"The soldiers then tied him to a vehicle and paraded him “through 10-20 villages” with a piece of paper attached to his chest declaring that he was a stone pelter, Dar said. He said he did not have a clear recollection of events that transpired when he was tied up. “I was not in my senses,” he said."
Farooq Ahmed Dar's account is bound to be true. Because had he been a stone pelter, the army wouldn't have allowed him to go home on the same day. More importantly, Dar was among the 7% voters in his area who had cast his vote defying a ban and threat of death issued by terrorists. Besides the e-paper I have quoted, he facts have been brought out by several front-line newspapers, including the Indian Express and Hindustan Times.


If Kashmir is boiling today, it's to a large extent because of army and police officers like Gogoi, who have tortured innocent Kashmiris without bothering to think about the long-term consequences of their action. And there are a lot of Indians to glad-hand officers like Gogoi who display tremendous disdain not only to Kashmiri Muslims, but also to the laws of the land.
Please put yourself in Farooq Ahmed Dar's shoes for a minute. You belong to a small minority of Kasmiri Muslims who still have faith in India, you're among the 7% of people who've voted. And on the same day you are picked up by an insane army officer from the road, beaten up, get a judgment "stone pelter" stuck on your chest, and you are strapped to the bonnet of a jeep and paraded through villages like an animal.
Even if I accepted, for the sake of argument that Dar is indeed a stone pelter, which Indian law allowed him to be treated in such an inhuman manner? And what about that nearly-forgotten word "human rights"? Does Geneva Convention allow an army to treat even a captured enemy soldier like that?
And the tragedy is: Farooq Ahmed Dar is a law abiding Indian citizen.
Finally, to our eternal shame, the chief of the Indian Army has commended the Major for this grossly illegal and immoral act.
Terrorists try to break up our democracy from outside. When protectors of the law break laws themselves, the corrode the system from within. They are two sides of the same blob of shit.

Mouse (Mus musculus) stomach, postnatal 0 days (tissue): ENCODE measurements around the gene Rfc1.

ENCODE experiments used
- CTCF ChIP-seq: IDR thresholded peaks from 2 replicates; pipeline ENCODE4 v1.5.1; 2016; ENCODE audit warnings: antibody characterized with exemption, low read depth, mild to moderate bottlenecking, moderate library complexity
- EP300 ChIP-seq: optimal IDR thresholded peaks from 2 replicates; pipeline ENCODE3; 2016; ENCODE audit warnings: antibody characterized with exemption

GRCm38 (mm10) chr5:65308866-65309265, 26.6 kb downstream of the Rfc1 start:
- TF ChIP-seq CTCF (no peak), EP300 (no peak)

Kolkata / 26 May 2017

Sunday, 21 May 2017

Grandpa calling?



When I was born, both my grandpas had been dead.

I have no idea how my dad’s dad looked, because he died long ago sometime in the nineteenth century, long after photography was invented (1827, Mr Google tells me), but long before “Daguerretype” came to India’s hoi polloi.

But I can see my mother’s dad if I close my eyes. Let me tell you why.

My mother had a framed five-by-seven black-and-white photo of her father. It showed an elderly man in his mid-sixties smiling pleasantly at you. So the picture would have been taken when granddad was my age.

And mother always placed the frame at a vantage point where she could see her old man as she got up from sleep. So, around sixty years ago, I learned how my grandpa had looked and thereafter, I saw Late Tara Bhushan Pal, a reasonably successful small-town lawyer and an amateur carpenter, almost every day for nearly fifty years until my ma passed away, and the framed picture lost its pride of place in our home.

That is how people are forgotten. That is how our world ends, slowly, almost imperceptibly. I don’t think the name Tara Bhushan crosses my mind even once in a year now. But I believe he was one of the better specimens of humans in his time. His wife died young, at the age of 37, but Tara Bhushan didn't marry again, which was quite unusual in his time and place. I am inclined to believe it showed devotion to a dead wife, but the view might be debated. What is beyond debate is the fact that he brought up his seven children single-handed on top of his legal practice. And from the stories I heard from ma, he was exceedingly affectionate towards his offspring.

Whenever I got angry, whenever I was rude, my mom reflected – obviously with a tinge of deep sadness – that her son hadn’t inherited the even temper of her father.